These five tenets abound in film, TV, and continue to show up in polls of Americans concerning their beliefs.  The Bible has some critiques of these beliefs though.  Regarding #1, the Bible teaches the soul is only immortal insofar as that after God creates it, God chooses to sustain it.  The difference here is that the Bible does not allow for the soul existing as a self-sustaining, and permanent, entity.  Nor does it allow for the belief that the soul has always existed.  Regarding #2, the Bible takes a different approach to the whole mind-body problem.  In the Western philosophical tradition, the question of how the material and immaterial are said to interact has resulted in a wide array of opinions ranging from panpsychism (all material has some level of ‘mind’, bears some relation to pantheism and panentheism), functionalism (things that function as though they have mind/spirit, probably do)*, and a ghost in the machine view in which the soul somehow directs and guides the body.  The Biblical view, though, is to view man as a singularity, not a composite of flesh stuff and spirit stuff.  This leads to position #3.  This view actually has far more in common with Platonism/Neoplatonism than with the Bible.  In ancient Greek thought the soul was an immortal thing exists in itself and only temporarily dwells in fleshy stuff.  In the Bible, though, a Platonic view of the immortality of the soul is not supposed as already mentioned.  What is asserted in the Bible is the resurrection of the dead.  Now to #4, the unique quality of a living being in the Bible is a Hebrew word ‘nephesh‘.  This term encompasses “soul, self, life, creature, person, appetite, mind, living being, desire, emotion, [and] passion”**  It is a kind of catch-all that could be summarized as unique aliveness.  In the verse above, notice that this unique aliveness is a product of God’s energies.  This unique aliveness also applies to issue #5, animals have ‘nephesh‘ too.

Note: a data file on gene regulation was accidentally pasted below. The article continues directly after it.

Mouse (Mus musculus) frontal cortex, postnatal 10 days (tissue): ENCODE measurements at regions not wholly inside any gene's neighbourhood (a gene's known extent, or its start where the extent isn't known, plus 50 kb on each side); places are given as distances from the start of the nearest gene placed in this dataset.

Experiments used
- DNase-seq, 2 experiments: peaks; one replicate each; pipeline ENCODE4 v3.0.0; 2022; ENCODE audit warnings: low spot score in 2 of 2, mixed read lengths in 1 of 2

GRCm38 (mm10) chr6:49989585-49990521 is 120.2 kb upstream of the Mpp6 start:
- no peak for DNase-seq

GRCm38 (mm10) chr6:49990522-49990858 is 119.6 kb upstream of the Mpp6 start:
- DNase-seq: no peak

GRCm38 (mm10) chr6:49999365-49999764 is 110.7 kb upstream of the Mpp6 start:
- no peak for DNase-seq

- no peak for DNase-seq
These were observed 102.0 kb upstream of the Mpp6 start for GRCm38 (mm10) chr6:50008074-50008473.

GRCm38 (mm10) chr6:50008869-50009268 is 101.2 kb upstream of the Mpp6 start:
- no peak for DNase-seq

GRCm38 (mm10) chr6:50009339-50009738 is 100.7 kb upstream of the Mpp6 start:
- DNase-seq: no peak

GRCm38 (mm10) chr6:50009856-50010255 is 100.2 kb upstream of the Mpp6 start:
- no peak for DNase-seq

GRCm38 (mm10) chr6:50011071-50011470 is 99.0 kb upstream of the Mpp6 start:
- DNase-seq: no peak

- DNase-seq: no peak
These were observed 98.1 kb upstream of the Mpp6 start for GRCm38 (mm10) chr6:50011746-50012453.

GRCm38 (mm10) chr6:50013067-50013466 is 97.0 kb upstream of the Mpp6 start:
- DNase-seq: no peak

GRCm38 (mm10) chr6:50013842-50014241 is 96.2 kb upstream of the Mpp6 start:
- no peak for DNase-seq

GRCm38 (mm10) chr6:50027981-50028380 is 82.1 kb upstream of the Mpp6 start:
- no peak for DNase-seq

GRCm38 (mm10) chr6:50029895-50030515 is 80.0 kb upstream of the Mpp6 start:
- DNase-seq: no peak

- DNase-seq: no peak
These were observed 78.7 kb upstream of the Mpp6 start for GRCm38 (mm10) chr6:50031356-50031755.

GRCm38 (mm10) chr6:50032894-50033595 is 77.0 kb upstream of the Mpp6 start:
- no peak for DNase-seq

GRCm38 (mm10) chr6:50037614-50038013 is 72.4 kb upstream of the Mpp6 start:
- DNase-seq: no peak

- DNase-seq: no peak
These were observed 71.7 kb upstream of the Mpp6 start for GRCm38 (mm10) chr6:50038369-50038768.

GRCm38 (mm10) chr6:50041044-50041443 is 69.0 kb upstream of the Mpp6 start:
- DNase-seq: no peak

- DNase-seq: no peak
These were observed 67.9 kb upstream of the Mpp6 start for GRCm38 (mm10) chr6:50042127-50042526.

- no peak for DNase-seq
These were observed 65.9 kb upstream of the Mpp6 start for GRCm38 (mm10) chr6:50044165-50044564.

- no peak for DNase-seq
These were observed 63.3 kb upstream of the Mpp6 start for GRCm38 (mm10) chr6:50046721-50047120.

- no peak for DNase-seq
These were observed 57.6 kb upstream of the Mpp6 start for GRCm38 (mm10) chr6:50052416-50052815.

Now to the questions of zombie anthropology.  Is a zombie still the same person it was before regeneration?  The answer is quite simply no.  Where the confusion lies is in forgetting the process of becoming a zombie which always begins with having died.  Said person, having died, no longer has the “breath of life” nor ‘nephesh‘.  In the case of pseudo-zombies, AKA “the infected,” things are more complicated because having been infected implies that one can be cured.  In this case, the person has not died, but then again, it is not a true zombie.  Even so, we can suppose that something similar to what is described by Dante in which the soul leaves the body before having physically died.***  Because the person has died before becoming a zombie also takes care of the question regarding the potential indwelling of a soul in the body.  Beyond the fact that the zombie has already died and become undead, it would be near-impossible to argue that a zombie meets the requirements of personhood in the first place, so it cannot be the same ‘person’ as it once was while still alive; therefore, even for the materialist, the answers are still no.